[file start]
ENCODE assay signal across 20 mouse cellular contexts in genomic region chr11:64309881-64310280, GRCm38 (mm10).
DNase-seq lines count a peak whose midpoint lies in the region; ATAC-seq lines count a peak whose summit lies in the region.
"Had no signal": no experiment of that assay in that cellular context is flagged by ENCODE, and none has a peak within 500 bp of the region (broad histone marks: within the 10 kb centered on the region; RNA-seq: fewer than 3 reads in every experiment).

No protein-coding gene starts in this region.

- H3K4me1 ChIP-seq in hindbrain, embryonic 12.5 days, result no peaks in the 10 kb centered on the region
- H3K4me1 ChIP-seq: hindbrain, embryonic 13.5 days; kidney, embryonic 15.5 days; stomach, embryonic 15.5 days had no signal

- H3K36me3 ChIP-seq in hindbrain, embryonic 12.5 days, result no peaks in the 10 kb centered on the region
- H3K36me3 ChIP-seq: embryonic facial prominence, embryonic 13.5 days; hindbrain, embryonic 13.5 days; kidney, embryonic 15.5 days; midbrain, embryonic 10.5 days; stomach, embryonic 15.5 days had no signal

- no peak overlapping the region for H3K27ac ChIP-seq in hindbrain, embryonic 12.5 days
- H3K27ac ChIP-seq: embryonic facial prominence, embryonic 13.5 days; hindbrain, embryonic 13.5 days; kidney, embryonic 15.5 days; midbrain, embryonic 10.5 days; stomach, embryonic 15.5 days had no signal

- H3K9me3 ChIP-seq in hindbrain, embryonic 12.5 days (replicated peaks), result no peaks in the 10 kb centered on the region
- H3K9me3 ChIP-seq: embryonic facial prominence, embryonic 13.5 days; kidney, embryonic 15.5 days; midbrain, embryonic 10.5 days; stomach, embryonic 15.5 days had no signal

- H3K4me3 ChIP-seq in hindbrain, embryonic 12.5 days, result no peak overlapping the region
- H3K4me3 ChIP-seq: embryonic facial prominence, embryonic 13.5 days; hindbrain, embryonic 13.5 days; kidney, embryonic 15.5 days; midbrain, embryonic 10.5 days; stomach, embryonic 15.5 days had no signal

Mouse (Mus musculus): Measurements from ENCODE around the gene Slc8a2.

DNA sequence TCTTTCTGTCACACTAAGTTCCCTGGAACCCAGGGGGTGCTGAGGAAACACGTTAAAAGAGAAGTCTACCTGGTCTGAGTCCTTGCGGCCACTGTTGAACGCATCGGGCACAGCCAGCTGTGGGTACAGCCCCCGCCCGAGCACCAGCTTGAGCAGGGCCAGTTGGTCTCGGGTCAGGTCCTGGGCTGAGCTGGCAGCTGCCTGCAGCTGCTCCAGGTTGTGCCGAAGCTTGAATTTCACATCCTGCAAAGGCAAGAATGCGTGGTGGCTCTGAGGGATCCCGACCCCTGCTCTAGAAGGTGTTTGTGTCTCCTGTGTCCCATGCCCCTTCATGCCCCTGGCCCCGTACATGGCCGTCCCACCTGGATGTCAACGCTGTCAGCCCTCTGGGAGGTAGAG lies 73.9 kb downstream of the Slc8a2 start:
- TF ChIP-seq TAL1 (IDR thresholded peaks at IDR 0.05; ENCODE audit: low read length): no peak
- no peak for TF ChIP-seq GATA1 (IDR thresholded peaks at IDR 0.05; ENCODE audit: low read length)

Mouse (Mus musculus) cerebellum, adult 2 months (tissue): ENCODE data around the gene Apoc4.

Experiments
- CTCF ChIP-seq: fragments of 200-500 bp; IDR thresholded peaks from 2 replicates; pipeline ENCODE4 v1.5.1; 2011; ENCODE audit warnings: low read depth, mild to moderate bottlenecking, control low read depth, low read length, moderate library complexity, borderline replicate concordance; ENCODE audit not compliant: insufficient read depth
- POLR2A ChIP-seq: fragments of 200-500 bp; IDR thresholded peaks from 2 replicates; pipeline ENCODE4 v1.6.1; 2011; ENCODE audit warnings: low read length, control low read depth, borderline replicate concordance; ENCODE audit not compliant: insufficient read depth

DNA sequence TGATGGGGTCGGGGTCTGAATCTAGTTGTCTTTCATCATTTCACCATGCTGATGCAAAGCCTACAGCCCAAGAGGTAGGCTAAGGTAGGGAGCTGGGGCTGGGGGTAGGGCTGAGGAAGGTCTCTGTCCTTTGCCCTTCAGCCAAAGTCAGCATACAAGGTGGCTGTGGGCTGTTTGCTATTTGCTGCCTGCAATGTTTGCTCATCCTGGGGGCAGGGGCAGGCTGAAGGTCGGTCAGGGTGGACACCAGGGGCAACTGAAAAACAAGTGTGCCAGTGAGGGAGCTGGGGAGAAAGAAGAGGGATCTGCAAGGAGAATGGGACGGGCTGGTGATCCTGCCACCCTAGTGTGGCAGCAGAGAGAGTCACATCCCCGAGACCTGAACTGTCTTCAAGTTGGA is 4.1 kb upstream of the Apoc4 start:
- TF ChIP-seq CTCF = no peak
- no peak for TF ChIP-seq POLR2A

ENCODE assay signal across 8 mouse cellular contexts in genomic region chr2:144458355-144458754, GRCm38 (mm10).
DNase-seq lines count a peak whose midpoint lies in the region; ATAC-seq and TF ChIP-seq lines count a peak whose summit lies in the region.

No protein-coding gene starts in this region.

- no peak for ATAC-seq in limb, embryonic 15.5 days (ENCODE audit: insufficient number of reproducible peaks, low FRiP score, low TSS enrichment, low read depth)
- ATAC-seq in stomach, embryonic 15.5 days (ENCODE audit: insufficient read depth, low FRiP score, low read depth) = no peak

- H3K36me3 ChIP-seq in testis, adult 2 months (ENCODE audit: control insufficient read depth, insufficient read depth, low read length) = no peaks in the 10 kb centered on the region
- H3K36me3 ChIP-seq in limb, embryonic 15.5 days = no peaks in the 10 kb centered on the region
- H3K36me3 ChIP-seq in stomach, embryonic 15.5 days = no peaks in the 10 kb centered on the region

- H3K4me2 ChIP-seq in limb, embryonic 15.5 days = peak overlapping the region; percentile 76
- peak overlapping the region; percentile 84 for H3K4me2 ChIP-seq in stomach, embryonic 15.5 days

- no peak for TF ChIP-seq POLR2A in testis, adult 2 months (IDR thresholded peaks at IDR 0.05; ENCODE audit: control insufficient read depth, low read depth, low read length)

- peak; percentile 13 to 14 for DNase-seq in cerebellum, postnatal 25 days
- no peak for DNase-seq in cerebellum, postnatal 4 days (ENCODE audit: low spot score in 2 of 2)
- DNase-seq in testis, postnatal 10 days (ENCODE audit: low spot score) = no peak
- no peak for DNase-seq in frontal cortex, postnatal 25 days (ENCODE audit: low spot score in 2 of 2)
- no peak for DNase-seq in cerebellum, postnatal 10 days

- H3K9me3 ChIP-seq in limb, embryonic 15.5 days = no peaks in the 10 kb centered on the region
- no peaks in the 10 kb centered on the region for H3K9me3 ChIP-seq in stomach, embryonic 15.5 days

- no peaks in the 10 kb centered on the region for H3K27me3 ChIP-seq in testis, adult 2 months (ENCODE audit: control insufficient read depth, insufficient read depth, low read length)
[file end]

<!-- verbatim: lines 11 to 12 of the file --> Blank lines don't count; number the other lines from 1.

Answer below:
- H3K9me3 ChIP-seq in hindbrain, embryonic 12.5 days (replicated peaks), result no peaks in the 10 kb centered on the region
- H3K9me3 ChIP-seq: embryonic facial prominence, embryonic 13.5 days; kidney, embryonic 15.5 days; midbrain, embryonic 10.5 days; stomach, embryonic 15.5 days had no signal